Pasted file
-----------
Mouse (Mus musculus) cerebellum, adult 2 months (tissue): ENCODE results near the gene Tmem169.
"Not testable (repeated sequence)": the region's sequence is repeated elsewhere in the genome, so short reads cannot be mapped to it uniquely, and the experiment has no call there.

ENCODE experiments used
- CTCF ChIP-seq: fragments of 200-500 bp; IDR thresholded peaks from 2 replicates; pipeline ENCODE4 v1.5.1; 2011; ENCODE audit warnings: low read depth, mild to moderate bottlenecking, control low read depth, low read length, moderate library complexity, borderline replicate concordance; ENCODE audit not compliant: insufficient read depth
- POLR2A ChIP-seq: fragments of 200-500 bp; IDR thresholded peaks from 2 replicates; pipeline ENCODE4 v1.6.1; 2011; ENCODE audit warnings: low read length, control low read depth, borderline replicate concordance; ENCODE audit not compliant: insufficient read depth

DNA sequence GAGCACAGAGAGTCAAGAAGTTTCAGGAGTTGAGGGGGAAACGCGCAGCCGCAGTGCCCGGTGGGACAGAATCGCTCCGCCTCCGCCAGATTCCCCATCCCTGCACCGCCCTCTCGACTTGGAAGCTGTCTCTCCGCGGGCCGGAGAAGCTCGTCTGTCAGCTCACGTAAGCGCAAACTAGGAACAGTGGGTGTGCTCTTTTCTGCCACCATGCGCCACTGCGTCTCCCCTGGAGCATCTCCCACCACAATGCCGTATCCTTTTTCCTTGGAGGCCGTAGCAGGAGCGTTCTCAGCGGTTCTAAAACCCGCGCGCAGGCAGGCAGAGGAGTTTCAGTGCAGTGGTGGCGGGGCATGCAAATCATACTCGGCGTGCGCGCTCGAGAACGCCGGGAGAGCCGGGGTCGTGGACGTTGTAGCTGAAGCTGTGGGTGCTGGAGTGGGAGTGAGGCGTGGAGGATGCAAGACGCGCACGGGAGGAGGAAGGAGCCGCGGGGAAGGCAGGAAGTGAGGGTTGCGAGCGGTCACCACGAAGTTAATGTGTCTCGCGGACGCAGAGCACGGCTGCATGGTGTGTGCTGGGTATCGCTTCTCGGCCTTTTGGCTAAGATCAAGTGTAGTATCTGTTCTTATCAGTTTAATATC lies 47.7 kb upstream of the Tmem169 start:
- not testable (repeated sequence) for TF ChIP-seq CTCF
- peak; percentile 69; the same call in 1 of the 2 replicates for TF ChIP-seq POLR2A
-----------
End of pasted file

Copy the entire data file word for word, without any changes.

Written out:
Mouse (Mus musculus) cerebellum, adult 2 months (tissue): ENCODE results near the gene Tmem169.
"Not testable (repeated sequence)": the region's sequence is repeated elsewhere in the genome, so short reads cannot be mapped to it uniquely, and the experiment has no call there.

ENCODE experiments used
- CTCF ChIP-seq: fragments of 200-500 bp; IDR thresholded peaks from 2 replicates; pipeline ENCODE4 v1.5.1; 2011; ENCODE audit warnings: low read depth, mild to moderate bottlenecking, control low read depth, low read length, moderate library complexity, borderline replicate concordance; ENCODE audit not compliant: insufficient read depth
- POLR2A ChIP-seq: fragments of 200-500 bp; IDR thresholded peaks from 2 replicates; pipeline ENCODE4 v1.6.1; 2011; ENCODE audit warnings: low read length, control low read depth, borderline replicate concordance; ENCODE audit not compliant: insufficient read depth

DNA sequence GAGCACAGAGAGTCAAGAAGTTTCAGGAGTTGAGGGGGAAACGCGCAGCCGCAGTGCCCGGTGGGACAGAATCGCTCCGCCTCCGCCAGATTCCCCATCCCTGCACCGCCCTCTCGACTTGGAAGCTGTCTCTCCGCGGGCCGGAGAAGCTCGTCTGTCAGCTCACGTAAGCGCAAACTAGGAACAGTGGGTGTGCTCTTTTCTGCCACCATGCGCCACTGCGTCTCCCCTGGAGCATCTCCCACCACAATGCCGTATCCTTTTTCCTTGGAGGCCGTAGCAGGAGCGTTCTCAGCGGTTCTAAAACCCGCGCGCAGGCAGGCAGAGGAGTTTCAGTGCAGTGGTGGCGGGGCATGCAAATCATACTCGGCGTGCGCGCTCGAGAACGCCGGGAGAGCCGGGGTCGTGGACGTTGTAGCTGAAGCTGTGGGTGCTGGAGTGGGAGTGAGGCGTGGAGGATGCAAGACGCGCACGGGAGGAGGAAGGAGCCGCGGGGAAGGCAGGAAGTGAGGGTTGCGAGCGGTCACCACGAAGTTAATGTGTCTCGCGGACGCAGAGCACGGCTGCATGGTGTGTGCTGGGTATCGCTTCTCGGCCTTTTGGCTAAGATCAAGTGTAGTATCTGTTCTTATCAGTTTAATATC lies 47.7 kb upstream of the Tmem169 start:
- not testable (repeated sequence) for TF ChIP-seq CTCF
- peak; percentile 69; the same call in 1 of the 2 replicates for TF ChIP-seq POLR2A